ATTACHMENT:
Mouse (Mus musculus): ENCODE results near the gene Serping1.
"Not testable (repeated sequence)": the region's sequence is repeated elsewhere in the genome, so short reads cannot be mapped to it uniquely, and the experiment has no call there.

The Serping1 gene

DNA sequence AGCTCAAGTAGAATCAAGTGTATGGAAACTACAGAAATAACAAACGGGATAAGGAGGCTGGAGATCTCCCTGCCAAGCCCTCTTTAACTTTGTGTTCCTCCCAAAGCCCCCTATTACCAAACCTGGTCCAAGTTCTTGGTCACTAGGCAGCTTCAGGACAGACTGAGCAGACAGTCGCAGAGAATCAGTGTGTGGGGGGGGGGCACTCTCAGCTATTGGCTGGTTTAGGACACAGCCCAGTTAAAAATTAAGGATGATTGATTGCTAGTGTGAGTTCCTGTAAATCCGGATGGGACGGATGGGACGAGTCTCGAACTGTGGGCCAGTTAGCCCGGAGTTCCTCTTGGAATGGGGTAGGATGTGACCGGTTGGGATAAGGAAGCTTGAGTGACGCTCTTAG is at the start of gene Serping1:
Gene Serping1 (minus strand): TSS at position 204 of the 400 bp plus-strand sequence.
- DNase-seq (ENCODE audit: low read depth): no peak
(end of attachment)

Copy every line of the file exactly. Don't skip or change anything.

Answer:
Mouse (Mus musculus): ENCODE results near the gene Serping1.
"Not testable (repeated sequence)": the region's sequence is repeated elsewhere in the genome, so short reads cannot be mapped to it uniquely, and the experiment has no call there.

The Serping1 gene

DNA sequence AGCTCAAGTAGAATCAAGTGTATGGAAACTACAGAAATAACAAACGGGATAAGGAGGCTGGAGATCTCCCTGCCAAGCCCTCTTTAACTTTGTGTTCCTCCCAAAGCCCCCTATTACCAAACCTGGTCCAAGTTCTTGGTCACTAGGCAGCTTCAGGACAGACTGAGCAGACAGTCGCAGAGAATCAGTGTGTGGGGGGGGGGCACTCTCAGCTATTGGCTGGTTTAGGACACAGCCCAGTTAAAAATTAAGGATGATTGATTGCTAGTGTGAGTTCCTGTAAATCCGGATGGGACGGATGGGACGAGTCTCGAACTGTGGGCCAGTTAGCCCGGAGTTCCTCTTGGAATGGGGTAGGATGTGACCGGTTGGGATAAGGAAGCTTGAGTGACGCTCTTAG is at the start of gene Serping1:
Gene Serping1 (minus strand): TSS at position 204 of the 400 bp plus-strand sequence.
- DNase-seq (ENCODE audit: low read depth): no peak